Kettlebells Don’t Build Muscle? Busting a Myth

Kettlebells Don’t Build Muscle

I was talking with a friend the other day, and they made one of the dumbest statements I have ever heard about fitness. Kettlebells don’t build muscle. At first, I thought they were joking. But it turns out, they actually believed it.

After a quick google search, I found that there are plenty of people who not only believe this, but are pushing it on their social media accounts.

If you have never heard of bro science, this is a great example. Bro science is a blanket term for fitness advice that has little to no credibility in the scientific community. Think of this as like an old wives tale, but for fitness.

In this article, we will be discussing why kettlebells do build muscle and why some people think they don’t.

Before we get started, I recommend downloading our app All Workouts: Personal Trainer (iOS | Google Play). You will find plenty of FREE workout plans and the ability to create your own custom plans.

Why do people think you can’t build muscle with kettlebells?

Kettlebells aren’t new. They have been around for hundreds of years. But most recently, they are being used for Crossfit or in conjunction with high intensity interval training (HIIT for short).

Do you know who does HIIT workouts? People who want to lose weight. When you are intentionally trying to lose weight, you are going to find that it is impossible to build muscle.

Why is it impossible to build muscle when you are trying to lose weight? Well, if you are intentionally trying to lose weight, you will be eating at a caloric deficit. And, as you would expect, you cannot build muscle in a caloric deficit.

Another reason that people think that kettlebells don’t build muscle is because of the spreading of false information on social media.

We live in an age where the first person to share information gets all the glory. So social media influencers are willing to share false information before realizing it is not true. A lot of influencers will end up going back on their statement, while some double down on the false claims.

This of course is a major problem. And a lot of influencers that do this are just trying to get you to buy something. It’s also no surprise that a lot of these huge muscle influencers are also taking some sort of steroid cycle.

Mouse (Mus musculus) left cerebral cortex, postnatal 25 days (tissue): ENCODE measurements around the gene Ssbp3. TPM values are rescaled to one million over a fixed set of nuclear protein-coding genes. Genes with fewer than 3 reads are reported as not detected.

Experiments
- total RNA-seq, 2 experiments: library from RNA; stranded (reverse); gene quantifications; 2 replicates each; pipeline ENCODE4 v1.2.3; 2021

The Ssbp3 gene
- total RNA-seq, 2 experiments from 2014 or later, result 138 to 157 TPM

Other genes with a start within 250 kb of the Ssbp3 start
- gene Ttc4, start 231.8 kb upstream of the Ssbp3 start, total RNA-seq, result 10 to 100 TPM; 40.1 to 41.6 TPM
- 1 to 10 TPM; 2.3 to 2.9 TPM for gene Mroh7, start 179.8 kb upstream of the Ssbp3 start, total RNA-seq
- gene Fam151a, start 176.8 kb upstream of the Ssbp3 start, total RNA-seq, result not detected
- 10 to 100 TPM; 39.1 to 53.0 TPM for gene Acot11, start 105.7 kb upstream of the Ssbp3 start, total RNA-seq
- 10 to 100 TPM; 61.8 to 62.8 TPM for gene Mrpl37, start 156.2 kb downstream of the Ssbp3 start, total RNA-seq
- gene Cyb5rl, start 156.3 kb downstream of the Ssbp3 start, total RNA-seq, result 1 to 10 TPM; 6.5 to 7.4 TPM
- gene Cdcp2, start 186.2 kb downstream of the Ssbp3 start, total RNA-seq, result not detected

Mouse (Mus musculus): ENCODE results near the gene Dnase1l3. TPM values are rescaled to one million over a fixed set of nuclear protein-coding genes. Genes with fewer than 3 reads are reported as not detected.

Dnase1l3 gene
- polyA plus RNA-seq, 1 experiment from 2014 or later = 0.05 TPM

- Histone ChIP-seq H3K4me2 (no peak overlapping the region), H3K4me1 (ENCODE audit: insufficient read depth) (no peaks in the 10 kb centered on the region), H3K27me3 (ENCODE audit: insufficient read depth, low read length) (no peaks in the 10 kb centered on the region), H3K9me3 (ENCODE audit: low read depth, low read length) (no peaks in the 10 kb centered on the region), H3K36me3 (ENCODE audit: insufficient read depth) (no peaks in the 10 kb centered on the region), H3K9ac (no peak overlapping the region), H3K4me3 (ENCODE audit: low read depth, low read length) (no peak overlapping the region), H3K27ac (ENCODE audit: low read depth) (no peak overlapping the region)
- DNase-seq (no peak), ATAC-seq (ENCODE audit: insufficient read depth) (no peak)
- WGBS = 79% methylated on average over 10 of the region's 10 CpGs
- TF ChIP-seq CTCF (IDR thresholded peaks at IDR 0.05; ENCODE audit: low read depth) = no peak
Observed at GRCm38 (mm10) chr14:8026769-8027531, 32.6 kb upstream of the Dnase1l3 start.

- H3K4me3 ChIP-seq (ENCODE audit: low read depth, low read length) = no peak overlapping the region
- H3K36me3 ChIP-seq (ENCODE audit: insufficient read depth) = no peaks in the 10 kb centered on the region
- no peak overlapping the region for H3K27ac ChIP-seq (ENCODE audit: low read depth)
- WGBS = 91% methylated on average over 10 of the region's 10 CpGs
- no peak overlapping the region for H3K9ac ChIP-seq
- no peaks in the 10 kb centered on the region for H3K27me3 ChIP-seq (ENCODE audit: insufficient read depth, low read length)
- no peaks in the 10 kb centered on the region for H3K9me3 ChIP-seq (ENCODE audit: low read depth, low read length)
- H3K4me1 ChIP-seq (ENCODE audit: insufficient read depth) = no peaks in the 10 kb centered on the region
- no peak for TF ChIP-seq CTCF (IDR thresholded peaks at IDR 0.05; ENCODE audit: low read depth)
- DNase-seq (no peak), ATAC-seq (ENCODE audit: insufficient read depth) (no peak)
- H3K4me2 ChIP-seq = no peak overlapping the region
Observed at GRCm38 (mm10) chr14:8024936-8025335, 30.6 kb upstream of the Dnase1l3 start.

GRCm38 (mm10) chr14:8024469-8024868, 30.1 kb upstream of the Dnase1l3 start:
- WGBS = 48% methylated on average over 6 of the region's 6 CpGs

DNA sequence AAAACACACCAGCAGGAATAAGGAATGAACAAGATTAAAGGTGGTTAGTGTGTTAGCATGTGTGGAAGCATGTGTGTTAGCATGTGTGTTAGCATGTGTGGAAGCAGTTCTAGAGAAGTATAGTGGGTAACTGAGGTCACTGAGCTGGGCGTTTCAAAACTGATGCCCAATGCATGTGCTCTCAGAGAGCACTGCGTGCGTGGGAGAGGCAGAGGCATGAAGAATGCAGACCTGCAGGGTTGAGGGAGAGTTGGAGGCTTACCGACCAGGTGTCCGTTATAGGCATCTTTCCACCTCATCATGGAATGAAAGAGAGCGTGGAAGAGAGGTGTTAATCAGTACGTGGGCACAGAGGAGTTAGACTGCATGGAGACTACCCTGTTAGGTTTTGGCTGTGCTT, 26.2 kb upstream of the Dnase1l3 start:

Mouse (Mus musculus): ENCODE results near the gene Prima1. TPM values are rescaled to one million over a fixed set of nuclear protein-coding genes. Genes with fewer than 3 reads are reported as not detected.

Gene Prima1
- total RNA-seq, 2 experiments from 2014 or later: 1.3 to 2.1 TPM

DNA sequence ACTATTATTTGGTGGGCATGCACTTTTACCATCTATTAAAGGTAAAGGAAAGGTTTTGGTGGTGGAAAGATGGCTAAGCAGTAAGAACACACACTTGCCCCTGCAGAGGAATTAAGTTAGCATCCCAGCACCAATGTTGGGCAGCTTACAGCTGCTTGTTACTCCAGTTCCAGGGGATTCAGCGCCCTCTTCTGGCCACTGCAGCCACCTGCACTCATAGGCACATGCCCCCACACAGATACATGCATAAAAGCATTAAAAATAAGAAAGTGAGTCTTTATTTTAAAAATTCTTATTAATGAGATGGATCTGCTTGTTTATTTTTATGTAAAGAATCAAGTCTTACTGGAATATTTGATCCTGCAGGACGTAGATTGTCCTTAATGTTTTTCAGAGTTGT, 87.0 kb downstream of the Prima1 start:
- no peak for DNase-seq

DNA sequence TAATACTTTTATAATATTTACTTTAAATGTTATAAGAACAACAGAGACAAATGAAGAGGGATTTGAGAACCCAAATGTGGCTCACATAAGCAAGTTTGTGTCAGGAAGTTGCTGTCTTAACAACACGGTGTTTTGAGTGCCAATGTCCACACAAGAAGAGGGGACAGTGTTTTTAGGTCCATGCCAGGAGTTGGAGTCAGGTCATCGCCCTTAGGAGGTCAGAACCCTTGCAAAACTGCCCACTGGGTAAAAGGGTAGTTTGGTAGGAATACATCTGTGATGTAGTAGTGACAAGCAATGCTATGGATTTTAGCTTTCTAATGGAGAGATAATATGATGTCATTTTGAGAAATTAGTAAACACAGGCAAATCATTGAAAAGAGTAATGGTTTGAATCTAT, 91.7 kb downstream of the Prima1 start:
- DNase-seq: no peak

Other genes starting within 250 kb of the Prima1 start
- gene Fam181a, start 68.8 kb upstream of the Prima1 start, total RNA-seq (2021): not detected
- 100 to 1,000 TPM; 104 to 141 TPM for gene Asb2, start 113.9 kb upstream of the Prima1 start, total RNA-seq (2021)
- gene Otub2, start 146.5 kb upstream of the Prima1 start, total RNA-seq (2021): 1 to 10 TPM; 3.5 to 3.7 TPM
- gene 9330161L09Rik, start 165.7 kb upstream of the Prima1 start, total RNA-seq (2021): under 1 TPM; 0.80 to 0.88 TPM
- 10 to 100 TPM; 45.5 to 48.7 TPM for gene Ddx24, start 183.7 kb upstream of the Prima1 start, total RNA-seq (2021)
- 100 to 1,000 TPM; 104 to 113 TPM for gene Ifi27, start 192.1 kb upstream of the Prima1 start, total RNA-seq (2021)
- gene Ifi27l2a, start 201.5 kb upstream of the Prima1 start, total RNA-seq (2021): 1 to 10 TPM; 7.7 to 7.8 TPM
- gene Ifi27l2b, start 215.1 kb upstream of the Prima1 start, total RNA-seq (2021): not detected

You can build muscle in a lot of different ways. If you just browse this blog for a few minutes, you will find plenty of workout plans and advice that will open your eyes to what is out there. Don’t buy into the hype, kettlebells do build muscle if you use them correctly.

How to make sure you build muscle with kettlebells

It’s no secret that you can build muscle doing just about any type of workout. In fact, we made our own muscle building workout plan without equipment.

And kettlebells are no exception. If you insist on working out strictly with kettlebells, there is one rule that you need to follow in order to build muscle. And that rule is that you need to eat at a caloric surplus.

In the previous section, we talked about not being able to build muscle while in a caloric deficit. Therefore if you want to build muscle, you need to be in a caloric surplus. It really is that simple.

In fact, too many people underestimate the power of a caloric surplus. You can gain muscle at home without weights or at the gym with heavy weights.

The key here is to just make sure that you consistently eat at a caloric surplus and workout at least 3-4 days per week. If you can pull that off, you are going to build a solid foundation of muscle.

But how do you know that you are eating at a caloric surplus? Step one is to learn how to calculate your maintenance calories. Step two is to start by eating 500 calories per day over maintenance. Step 3 is to be ridiculously consistent.